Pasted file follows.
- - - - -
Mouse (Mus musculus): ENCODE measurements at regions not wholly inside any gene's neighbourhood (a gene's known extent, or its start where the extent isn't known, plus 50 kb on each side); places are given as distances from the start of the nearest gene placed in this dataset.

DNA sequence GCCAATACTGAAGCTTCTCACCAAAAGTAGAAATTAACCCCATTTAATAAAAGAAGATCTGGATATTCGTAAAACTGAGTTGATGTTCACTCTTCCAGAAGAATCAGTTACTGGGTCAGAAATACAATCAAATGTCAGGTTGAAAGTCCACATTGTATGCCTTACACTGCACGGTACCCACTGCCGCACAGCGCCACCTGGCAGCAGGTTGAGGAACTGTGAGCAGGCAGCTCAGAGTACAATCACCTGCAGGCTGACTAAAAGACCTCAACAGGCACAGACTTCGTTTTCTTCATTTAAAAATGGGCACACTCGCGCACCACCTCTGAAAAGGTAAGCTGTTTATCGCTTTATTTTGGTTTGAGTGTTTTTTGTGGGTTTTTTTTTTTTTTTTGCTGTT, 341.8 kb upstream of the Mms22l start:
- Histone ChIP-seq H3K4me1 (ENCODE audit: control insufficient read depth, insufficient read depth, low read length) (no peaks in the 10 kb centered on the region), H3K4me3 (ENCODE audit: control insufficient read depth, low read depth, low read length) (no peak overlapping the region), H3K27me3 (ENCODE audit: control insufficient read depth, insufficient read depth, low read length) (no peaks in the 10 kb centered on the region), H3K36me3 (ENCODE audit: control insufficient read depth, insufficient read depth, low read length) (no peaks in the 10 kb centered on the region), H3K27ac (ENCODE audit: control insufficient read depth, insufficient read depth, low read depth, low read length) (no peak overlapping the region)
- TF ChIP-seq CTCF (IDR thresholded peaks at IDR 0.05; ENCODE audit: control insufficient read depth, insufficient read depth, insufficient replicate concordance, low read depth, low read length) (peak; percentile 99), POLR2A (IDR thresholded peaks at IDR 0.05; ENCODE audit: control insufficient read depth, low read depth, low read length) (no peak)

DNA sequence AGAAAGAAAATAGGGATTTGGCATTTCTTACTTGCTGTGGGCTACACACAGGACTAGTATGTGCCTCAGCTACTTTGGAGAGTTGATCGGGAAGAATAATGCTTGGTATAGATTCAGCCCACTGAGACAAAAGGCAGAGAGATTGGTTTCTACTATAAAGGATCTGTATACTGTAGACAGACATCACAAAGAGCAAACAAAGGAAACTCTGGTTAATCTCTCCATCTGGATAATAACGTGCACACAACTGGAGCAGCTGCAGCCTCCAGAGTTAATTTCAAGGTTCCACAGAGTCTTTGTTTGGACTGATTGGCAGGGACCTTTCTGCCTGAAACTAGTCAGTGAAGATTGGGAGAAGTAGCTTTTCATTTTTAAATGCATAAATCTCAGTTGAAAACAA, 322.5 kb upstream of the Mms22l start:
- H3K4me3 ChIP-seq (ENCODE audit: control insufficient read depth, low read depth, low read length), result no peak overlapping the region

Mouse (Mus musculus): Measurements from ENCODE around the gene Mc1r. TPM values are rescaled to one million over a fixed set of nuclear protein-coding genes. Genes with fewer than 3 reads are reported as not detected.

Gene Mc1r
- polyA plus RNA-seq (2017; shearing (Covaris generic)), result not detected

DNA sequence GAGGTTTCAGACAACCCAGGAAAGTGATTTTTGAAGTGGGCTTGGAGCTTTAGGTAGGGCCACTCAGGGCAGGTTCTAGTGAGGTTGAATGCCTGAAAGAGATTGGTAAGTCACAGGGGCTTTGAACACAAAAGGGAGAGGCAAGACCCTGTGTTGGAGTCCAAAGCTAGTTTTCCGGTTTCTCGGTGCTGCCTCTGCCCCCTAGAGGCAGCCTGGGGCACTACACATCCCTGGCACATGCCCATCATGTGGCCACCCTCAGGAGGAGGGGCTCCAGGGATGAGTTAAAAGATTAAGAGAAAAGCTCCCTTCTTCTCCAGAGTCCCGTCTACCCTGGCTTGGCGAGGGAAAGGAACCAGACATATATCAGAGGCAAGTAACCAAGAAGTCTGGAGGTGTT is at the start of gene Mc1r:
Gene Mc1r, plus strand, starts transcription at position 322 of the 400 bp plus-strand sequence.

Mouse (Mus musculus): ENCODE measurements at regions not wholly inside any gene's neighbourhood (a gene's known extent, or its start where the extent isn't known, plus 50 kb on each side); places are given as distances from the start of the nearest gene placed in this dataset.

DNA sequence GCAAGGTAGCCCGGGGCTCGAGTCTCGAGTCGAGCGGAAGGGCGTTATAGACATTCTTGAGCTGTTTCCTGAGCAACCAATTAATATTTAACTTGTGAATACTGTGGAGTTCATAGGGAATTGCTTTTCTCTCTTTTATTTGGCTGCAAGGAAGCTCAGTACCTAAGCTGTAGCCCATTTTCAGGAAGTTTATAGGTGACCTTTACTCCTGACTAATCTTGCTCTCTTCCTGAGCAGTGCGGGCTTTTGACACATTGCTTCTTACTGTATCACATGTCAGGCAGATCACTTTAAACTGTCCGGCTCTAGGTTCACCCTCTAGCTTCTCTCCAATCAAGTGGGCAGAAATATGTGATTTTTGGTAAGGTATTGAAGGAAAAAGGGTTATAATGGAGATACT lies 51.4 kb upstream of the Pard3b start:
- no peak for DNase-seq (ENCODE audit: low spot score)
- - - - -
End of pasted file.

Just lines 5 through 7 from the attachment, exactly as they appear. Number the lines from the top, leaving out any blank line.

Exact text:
DNA sequence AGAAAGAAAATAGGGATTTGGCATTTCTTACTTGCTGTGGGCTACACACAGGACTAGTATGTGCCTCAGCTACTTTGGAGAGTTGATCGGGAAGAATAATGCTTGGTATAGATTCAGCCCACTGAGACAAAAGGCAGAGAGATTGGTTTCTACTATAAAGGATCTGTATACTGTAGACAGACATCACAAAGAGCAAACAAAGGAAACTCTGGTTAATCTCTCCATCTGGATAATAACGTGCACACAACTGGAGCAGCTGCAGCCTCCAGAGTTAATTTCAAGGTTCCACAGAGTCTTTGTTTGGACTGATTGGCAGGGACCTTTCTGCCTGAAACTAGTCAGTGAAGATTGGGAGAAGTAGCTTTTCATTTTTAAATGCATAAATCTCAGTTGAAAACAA, 322.5 kb upstream of the Mms22l start:
- H3K4me3 ChIP-seq (ENCODE audit: control insufficient read depth, low read depth, low read length), result no peak overlapping the region

Mouse (Mus musculus): Measurements from ENCODE around the gene Mc1r. TPM values are rescaled to one million over a fixed set of nuclear protein-coding genes. Genes with fewer than 3 reads are reported as not detected.